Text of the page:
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Doctor Who: The Aztecs Audio CD – Audiobook, CD, Unabridged


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Product details

  • Audio CD
  • Publisher: BBC Physical Audio; Unabridged edition (2 Aug. 2012)
  • Language: English
  • ISBN-10: 1445891786
  • ISBN-13: 978-1445891781
  • Product Dimensions: 3.8 x 12.7 x 14 cm
  • Average Customer Review: 4.7 out of 5 stars  See all reviews (7 customer reviews)
  • Amazon Bestsellers Rank: 263,735 in Books (See Top 100 in Books)

Product Description

Book Description

William Russell reads this thrilling novelisation of a classic Doctor Who adventure.

About the Author

John Lucarotti was born in England and spent nine years in the Royal Navy during and after the Second World War. He then went to North America to work for Imperial Oil. It was here that he began writing. Later, he scripted an eighteen-part radio series about the life of Marco Polo for the Canadian Broadcasting Corporation, but at one point found himself earning more money as an encyclopedia salesman than as a writer. Consequently he decided to focus on the US market. By the late Fifties he had taken Canadian citizenship, and then returned to England, where he became involved in TV work.

He had recently moved to Majorca when, at Syndey Newman's suggestion, David Whitaker approached him to write for Doctor Who. Remembering his CBC series, he chose Marco Polo as his subject. Throughout the Sixties and Seventies, Lucarotti continued a successful TV career, creating the shows Operation Patch and The Ravelled Thread, among others, and contributing scripts to The Avengers, Doctor Who, Ghost Squad, Joe 90, The Man in Room 17, Murder Bag, New Scotland Yard, The Protectors, Moonbase 3, The Onedin Line, Star Maidens and Into the Labyrinth, his last credited screen work in 1981. He novelised his 1976 serial Operation Patch (Target, 1976) and the 1979/1980 series The Ravelled Thread (Puffin Books, 1979). He contributed the first Brief Encounter short story for Doctor Who Magazine in 1990, in which the author met the First Doctor in a French bar. The story was reprinted in the 1992 Doctor Who Yearbook (Marvel, 1991). John Lucarotti died in Paris, France, on 20 November 1994 aged 68.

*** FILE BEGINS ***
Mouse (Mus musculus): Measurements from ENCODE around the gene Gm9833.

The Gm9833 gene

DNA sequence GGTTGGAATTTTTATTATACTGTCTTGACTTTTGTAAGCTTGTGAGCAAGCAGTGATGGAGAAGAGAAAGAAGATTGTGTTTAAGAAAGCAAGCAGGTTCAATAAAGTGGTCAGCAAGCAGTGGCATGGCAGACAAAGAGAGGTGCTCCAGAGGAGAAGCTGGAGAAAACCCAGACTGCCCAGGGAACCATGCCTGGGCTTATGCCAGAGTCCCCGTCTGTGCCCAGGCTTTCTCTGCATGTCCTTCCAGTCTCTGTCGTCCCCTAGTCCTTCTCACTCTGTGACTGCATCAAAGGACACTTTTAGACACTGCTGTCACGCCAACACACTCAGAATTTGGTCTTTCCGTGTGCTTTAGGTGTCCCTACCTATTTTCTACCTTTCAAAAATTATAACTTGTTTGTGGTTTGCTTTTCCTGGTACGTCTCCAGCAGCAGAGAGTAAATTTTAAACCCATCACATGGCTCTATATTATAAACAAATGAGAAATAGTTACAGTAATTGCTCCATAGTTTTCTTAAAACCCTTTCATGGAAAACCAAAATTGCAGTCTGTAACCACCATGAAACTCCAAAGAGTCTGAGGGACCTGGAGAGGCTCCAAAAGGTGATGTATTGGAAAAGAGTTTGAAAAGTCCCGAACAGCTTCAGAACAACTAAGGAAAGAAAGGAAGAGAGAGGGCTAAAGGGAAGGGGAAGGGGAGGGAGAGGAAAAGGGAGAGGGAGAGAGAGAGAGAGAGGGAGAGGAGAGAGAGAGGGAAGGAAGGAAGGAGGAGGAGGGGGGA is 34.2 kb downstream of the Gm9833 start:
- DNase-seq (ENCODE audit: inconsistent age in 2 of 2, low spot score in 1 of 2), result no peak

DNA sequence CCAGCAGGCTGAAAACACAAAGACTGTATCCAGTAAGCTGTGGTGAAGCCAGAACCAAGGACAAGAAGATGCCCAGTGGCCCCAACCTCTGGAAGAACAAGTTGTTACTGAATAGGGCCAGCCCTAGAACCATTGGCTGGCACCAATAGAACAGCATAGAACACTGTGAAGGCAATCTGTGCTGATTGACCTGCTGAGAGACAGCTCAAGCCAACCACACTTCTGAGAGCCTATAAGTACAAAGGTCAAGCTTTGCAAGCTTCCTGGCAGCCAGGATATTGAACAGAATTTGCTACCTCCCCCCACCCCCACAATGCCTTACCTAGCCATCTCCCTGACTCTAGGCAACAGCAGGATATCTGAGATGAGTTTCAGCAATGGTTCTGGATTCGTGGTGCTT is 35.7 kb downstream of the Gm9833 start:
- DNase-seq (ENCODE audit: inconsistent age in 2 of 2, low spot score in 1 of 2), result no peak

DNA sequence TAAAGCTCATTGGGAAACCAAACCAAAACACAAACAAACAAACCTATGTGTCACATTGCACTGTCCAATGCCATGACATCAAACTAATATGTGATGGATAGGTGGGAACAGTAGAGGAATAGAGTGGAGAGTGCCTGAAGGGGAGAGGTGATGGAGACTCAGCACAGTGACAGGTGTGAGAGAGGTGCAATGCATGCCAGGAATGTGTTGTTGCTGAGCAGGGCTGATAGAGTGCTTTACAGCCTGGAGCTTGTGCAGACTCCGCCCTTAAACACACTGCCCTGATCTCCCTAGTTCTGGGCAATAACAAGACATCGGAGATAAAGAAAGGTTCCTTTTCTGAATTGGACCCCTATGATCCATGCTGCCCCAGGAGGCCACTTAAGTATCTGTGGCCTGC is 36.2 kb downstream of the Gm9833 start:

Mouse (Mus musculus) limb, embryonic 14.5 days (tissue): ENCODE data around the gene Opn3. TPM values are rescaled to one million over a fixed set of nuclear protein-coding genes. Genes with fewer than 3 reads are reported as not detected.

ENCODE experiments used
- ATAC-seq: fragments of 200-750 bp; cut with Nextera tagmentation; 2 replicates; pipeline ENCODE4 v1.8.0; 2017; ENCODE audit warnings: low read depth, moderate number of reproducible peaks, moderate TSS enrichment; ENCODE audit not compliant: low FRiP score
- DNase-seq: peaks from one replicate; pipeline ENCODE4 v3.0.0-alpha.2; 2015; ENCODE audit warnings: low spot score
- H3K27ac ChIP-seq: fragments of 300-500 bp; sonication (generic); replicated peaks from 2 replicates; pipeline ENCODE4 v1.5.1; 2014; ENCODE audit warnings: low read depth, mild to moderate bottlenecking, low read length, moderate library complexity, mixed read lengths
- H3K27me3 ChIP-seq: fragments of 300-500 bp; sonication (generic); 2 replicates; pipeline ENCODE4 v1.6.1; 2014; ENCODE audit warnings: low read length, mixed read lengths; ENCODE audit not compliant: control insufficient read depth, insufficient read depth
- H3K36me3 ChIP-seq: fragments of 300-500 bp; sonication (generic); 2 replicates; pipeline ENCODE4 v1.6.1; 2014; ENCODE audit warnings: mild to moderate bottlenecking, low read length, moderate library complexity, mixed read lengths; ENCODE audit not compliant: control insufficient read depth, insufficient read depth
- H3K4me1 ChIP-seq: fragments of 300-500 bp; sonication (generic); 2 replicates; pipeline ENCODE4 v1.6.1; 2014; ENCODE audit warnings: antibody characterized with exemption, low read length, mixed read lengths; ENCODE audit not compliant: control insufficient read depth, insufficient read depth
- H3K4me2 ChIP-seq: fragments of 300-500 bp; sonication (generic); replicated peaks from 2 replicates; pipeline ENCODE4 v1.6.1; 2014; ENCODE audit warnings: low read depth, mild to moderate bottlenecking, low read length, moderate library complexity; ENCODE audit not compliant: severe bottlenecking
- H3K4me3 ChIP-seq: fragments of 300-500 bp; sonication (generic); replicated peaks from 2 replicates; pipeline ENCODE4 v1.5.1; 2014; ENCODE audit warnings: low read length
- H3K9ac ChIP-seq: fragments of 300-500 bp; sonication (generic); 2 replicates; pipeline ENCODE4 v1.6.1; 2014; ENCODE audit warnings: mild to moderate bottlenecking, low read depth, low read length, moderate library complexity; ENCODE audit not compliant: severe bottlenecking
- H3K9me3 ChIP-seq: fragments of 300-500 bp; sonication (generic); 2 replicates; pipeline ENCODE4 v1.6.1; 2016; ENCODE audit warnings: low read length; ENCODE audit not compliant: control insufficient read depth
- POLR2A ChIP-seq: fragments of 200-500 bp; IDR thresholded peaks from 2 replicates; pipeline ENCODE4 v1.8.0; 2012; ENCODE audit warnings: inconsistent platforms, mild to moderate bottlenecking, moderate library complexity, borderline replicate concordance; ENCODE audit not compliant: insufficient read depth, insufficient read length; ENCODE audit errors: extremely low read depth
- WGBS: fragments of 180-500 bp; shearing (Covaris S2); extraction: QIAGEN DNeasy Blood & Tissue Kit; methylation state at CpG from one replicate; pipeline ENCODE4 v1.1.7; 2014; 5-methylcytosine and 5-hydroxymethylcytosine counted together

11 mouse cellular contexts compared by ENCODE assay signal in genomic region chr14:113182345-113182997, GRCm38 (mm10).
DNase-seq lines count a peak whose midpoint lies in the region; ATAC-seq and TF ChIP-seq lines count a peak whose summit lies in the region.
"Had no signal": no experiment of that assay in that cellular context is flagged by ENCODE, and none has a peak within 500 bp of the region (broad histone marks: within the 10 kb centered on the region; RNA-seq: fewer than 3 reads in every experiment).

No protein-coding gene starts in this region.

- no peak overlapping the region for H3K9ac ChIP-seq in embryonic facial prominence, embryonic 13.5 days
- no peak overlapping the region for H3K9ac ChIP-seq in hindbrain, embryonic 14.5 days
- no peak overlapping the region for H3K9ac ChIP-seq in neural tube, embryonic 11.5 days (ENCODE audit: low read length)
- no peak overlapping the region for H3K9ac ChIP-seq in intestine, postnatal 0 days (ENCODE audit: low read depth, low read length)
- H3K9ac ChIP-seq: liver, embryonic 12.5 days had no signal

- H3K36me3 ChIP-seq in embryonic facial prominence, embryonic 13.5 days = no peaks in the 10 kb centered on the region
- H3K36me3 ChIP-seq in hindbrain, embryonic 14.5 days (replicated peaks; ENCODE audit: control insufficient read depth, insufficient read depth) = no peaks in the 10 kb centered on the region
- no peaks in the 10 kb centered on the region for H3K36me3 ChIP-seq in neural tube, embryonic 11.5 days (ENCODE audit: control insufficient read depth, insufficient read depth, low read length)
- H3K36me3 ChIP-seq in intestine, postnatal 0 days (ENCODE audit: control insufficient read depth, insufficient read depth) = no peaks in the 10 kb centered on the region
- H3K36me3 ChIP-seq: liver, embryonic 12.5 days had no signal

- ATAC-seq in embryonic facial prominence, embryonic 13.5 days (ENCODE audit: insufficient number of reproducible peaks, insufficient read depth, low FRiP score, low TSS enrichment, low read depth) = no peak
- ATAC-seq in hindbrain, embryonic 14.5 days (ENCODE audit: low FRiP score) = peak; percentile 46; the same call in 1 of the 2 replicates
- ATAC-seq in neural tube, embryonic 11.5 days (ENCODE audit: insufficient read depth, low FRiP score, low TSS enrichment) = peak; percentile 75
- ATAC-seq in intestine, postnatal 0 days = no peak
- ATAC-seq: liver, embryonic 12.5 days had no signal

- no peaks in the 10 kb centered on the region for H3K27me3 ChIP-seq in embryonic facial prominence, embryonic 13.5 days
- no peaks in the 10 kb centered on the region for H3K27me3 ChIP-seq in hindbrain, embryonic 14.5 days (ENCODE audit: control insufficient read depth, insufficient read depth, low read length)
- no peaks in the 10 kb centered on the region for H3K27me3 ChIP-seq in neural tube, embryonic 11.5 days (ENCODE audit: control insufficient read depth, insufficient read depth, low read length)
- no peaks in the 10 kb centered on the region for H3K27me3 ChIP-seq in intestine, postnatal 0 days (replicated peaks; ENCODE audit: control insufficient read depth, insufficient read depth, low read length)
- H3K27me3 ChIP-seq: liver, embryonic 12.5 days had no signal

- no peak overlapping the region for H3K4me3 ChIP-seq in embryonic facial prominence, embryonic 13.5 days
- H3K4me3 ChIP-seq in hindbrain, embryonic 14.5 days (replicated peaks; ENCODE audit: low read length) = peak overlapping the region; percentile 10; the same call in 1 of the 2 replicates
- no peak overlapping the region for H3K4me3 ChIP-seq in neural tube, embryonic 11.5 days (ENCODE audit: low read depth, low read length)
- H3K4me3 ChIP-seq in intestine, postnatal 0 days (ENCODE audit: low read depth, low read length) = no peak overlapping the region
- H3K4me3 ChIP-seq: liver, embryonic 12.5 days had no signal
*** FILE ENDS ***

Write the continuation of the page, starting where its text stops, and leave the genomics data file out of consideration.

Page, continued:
(Author biography by David J. Howe, author of The Target Book, the complete illustrated guide to the Target Doctor Who novelisations.)


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2 of 2 people found the following review helpful By Keen Reader TOP 50 REVIEWER on 6 Oct. 2012
Format: Audio CD Verified Purchase
The audio readings of the novelisations of the classic Doctor Who stories are absolutely and utterly brilliant, and this is no exception. William Russell (Ian in the original series) reads John Lucarotti's novelisation of his own story first broadcast in 1964, only the sixth story of the first season of Doctor Who.

Ian and Barbara are still newbies in the time travel world, and Barbara, finding herself mistaken for the returned spirit of the great god Yetaxa, sees this as a chance to persuade the Aztecs to stop their blood sacrifices, and hopefully avert the awful fate she knows is theirs in just fifty years time with the arrival of the Conquistadores. The Doctor, sadly, knows there is nothing she can do to change history, but Barbara has to learn this lesson herself.

Meanwhile, Ian is taken to become an Aztec warrior and incurs the envy of Ixta who wants to be the chief warrior himself; Susan, Yetaxa's handmaiden, rebels against the rules of the Aztecs and is used as a pawn by the High Priest of Sacrifice, the ghastly Tlotoxl, in his schemes to remove all the time travellers from his path. It's up to the Doctor to try and find a way where they can all safely get back to the Tardis and leave; but circumstances don't make this easy.

This is a fantastic story; it's long enough that we get to really know the main characters; not only the Doctor and the Tardis crew, but the priests, the warriors and the lady Cameca, and those who give themselves in sacrifice to their gods. The twists and turns of the story, the wonderfully rounded characters and the Tardis crew are all in fine form in this story, and the reading by William Russell is, as always, absolutely spot on. This is 4 hours and 55 minutes of unalloyed joy to listen to, and is one that will be treasured and listened to often.